The Gallery Artists Exhibitions Collectors

Bruce Gray





natural rosewood top
honduran mahogany base with maple wedges
top dimension: 18 x 11.5 in.
table height: 30 in.


Bruce Gray resides in Kars, rural New Brunswick.  He graduated with Bachelor of Arts and Bachelor of Science degrees in the early 1980‘s from Colorado State University and Masters in Engineering from the University of Washington in 1990.  Additionally, he has been artistically nurtured by life-long collaborative visual art projects with his artist mother.  He has devoted his life full time to visual art since 1991. 

He has exhibited his work in solo shows in Fredericton and Saint John, as well as juried exhibitions in Halifax, Toronto and New York City.  His designs and research findings have been published widely in preeminent woodworking, design, and arts magazines.  He has been featured in several TV documentaries and has taught and guest lectured at the New Brunswick College of Craft and Design, Charlotte Street Art Centre, Maritime Ranger School and the Fredericton Arts Alliance. He has sat on juries for the New Brunswick Crafts Council.

His work has been commissioned internationally for private, corporate, municipal, university and provincial collections including: J.K Irving, Dr Ivan Crowell, Freeman Patterson, Inga Pataki, John and Kathy Hooper, Suzanne Hill, David and Jane Hay, CIBC Wood Gundy, Saint John Energy, UNB Permanent Collection, the New Brunswick Arts Board, the New Brunswick Crafts Council and the New Brunswick Provincial Art bank.

“…we consider him to be the best person working in his field in the province. With an innate sense of wood, he has highly developed creative design skills, and a driving perfectionism which leads to exceptional quality.”

John and Kathy Hooper, nationally known artists, New Brunswick

“…It is the simple elegance of the negative spaces, the balance of soft and hard wood, and the selection of idiosyncratic features of the wood itself that makes Bruce Gray’s furniture simply unique..” “..a clean precise sense of design with a sensitivity to the organic intention of the trees..”  “..naturally occurring imperfections becomes the locus that contrasts the perfect and pure craftsmanship of the artist...”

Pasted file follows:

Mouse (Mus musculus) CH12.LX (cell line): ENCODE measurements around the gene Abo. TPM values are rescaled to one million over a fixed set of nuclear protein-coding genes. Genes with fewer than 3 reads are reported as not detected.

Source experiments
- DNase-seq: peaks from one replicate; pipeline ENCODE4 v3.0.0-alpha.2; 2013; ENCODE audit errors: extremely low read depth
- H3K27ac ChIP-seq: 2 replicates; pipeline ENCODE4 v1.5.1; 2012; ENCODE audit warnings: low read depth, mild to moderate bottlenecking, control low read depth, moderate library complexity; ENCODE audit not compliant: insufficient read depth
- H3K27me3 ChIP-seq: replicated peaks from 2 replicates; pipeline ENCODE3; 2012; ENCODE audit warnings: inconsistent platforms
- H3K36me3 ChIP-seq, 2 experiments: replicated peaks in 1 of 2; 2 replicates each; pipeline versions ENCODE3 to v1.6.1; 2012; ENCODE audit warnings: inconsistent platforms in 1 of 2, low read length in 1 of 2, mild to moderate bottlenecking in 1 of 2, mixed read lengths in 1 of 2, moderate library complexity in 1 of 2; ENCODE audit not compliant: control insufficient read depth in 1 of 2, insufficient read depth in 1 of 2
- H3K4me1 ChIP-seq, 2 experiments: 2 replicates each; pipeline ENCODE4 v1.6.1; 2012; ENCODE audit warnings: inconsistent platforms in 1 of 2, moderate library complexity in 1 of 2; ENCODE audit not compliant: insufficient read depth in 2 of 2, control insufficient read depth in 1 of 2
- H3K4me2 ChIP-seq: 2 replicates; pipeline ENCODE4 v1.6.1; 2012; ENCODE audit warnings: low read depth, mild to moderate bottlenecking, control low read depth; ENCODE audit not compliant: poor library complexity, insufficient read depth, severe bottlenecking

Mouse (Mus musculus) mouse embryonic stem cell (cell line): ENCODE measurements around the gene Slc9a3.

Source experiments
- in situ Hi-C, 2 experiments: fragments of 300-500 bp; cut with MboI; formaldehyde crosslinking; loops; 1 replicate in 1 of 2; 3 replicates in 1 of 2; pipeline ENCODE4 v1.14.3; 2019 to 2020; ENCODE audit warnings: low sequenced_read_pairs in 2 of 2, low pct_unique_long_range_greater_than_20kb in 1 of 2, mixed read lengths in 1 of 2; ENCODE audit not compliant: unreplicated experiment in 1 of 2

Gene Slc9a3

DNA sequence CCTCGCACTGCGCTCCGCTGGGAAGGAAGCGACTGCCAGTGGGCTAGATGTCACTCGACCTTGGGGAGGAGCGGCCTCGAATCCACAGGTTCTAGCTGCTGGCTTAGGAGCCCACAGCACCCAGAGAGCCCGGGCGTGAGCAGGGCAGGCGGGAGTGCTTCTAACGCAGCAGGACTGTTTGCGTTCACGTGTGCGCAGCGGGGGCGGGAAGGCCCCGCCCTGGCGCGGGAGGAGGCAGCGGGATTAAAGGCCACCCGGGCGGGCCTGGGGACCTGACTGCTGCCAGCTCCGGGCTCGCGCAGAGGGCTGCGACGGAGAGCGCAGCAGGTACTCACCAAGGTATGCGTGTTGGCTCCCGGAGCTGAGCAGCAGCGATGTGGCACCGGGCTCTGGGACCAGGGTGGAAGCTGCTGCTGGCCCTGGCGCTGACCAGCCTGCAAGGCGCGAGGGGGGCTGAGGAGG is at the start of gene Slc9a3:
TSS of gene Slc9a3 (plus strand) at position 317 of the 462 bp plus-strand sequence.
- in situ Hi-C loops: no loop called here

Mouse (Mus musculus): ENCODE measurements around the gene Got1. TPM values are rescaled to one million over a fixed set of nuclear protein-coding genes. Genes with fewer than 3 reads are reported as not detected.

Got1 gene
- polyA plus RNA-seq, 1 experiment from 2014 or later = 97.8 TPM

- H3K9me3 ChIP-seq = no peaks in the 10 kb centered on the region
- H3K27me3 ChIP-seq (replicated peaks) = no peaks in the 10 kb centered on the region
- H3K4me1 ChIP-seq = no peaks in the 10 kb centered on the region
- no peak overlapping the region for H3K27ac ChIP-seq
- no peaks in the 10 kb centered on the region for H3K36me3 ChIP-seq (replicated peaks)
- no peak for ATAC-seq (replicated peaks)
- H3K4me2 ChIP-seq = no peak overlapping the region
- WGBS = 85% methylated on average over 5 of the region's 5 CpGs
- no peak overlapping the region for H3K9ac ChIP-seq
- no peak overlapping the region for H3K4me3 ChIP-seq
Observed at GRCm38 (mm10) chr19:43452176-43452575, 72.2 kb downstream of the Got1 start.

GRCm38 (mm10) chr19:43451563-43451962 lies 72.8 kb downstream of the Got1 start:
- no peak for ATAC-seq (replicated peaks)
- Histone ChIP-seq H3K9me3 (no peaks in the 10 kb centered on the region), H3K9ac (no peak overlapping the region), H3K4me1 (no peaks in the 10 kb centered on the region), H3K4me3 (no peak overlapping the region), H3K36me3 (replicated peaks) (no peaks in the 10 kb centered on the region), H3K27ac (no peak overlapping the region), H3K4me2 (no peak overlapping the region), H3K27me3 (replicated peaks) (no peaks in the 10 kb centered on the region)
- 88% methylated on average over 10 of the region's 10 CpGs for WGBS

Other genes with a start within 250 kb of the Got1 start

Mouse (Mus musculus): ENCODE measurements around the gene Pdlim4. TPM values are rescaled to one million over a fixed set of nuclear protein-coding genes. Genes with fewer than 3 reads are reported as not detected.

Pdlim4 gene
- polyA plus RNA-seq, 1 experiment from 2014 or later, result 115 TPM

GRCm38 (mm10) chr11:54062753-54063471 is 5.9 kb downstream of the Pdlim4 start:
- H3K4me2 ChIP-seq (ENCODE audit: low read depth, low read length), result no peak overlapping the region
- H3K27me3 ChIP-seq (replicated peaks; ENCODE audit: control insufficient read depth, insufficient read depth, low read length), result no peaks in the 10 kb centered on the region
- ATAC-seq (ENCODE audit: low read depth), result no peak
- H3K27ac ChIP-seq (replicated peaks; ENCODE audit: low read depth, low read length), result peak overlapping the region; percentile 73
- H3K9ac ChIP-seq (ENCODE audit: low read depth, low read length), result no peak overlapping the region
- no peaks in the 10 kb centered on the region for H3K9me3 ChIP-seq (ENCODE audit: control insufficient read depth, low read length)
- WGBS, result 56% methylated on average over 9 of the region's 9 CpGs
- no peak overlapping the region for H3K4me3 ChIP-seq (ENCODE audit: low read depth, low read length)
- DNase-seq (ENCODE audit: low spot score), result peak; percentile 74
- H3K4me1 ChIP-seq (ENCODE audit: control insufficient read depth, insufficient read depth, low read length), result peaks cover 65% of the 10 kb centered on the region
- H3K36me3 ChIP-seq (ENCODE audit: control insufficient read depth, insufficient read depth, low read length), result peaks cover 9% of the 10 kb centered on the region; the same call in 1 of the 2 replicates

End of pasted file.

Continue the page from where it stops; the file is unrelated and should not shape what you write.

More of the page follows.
Marie Maltis, Director, UNB Art Centre

“ perfect proportion to the top and apron.  I can see how the whole table is balanced securely, yet as lightly as a dancer on point, one of the most graceful pieces of furniture I have seen...”

Nancy Bauer, ARTS Atlantic

“…Gray’s tables are marked by elegance and simplicity.  The details of each are meticulously looked after… The three-legged table is simply beautiful, its organic form logical and alluring…”

Ray Cronin, Daily Gleaner

“...Bruce has not only developed a distinctive style of his own, but has earned admiration and respect for the exceptional quality of this work...”

Christine Sabat, Daily Gleaner

“…work shows excellent taste, a fine knowledge of woods, and a true craftsman's application to detail…the result is both beautiful and functional…heirloom quality...”

Alan North, Alberta

“ first sight (the sculptured rocker) impressed us as a work of art…but when we sat in it, it felt like a custom-made suit. Things that are beautiful often don't necessarily work well, but you have crafted a masterpiece…both visually and in terms of function…"

Connie Ryan and Tom Bales, Florida, USA



My artistic activity is not work in the traditional sense, it is simply who I am.  My “work” is a marriage - I live and work with my partner (wood) which in turn, rewards me, satisfies me and nourishes me.  I know wood by how it behaves, reacts, by smell and touch.  My relationship enriches my life.

I typically start with a tree, processing it into lumber and slabs.  I follow wood where it takes me.  My richest and most honest pieces are designed from, and for, the wood itself.  I frequently incorporate complementary elements of glass and stone. 

The recurring themes in my designs are deceptive simplicity, elegance and naturalness.  Designs that use exquisite woods and maximize their strong visual assets: natural edge, surface texture and negative space. People often ask if I built it that way or if it grew like that. 

Conceptually I don’t try to think outside the box, I simply do not believe the box exists. I intuitively design works that challenge preconceptions of how furniture, sculptures, murals and architectural elements should look and be constructed: 2-leg chairs, 3-leg hall tables or no-leg hall tables; hour glasses that appear grown rather then made and doors with glass filled negative space and raw applewood handles.

My intention is to leave a wide-ranging body of artwork: a body of work that speaks to who I am, and how I have lived with wood.

Bruce Gray, 2015